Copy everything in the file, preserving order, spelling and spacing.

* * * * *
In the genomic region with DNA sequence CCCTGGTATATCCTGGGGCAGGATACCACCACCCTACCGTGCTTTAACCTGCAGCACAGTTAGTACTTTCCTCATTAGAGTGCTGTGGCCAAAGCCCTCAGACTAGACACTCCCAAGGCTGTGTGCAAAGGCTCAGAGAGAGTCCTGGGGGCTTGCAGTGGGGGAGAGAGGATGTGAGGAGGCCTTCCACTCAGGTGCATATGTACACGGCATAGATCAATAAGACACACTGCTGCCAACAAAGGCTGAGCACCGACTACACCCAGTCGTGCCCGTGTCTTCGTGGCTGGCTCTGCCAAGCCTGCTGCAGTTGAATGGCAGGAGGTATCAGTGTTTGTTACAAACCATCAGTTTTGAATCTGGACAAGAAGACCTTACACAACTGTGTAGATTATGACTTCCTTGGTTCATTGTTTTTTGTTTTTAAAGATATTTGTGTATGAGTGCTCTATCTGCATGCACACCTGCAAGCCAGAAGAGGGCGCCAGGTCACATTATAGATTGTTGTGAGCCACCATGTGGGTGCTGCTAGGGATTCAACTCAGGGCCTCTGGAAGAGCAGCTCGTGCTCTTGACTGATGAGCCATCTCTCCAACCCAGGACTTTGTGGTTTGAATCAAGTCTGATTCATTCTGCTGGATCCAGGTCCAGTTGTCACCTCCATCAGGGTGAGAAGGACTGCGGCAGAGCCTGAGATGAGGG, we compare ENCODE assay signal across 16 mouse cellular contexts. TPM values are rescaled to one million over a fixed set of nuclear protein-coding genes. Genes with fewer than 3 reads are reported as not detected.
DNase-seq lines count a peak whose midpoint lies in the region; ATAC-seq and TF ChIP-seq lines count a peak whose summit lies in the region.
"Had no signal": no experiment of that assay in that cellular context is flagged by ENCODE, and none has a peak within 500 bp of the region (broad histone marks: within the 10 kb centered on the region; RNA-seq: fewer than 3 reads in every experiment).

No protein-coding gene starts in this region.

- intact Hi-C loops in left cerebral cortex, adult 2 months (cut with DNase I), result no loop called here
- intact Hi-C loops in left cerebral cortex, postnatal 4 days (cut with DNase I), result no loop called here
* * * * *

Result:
In the genomic region with DNA sequence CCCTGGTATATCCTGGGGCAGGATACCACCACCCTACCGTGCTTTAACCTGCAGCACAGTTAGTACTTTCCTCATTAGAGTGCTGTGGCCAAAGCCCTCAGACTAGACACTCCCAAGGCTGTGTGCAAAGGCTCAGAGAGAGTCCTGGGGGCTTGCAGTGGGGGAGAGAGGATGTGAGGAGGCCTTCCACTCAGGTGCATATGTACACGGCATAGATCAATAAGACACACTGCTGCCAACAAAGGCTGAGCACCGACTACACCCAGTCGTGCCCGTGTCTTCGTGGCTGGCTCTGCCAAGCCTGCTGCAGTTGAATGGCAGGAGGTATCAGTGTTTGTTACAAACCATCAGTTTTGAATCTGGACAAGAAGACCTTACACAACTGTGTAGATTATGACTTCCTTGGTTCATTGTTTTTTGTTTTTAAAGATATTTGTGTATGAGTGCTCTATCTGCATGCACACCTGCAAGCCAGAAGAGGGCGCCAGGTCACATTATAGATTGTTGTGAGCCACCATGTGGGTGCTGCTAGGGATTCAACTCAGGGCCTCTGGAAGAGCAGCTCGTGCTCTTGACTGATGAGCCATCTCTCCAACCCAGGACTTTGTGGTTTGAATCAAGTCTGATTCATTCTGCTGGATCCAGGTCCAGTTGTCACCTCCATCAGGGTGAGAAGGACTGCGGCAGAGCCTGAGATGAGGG, we compare ENCODE assay signal across 16 mouse cellular contexts. TPM values are rescaled to one million over a fixed set of nuclear protein-coding genes. Genes with fewer than 3 reads are reported as not detected.
DNase-seq lines count a peak whose midpoint lies in the region; ATAC-seq and TF ChIP-seq lines count a peak whose summit lies in the region.
"Had no signal": no experiment of that assay in that cellular context is flagged by ENCODE, and none has a peak within 500 bp of the region (broad histone marks: within the 10 kb centered on the region; RNA-seq: fewer than 3 reads in every experiment).

No protein-coding gene starts in this region.

- intact Hi-C loops in left cerebral cortex, adult 2 months (cut with DNase I), result no loop called here
- intact Hi-C loops in left cerebral cortex, postnatal 4 days (cut with DNase I), result no loop called here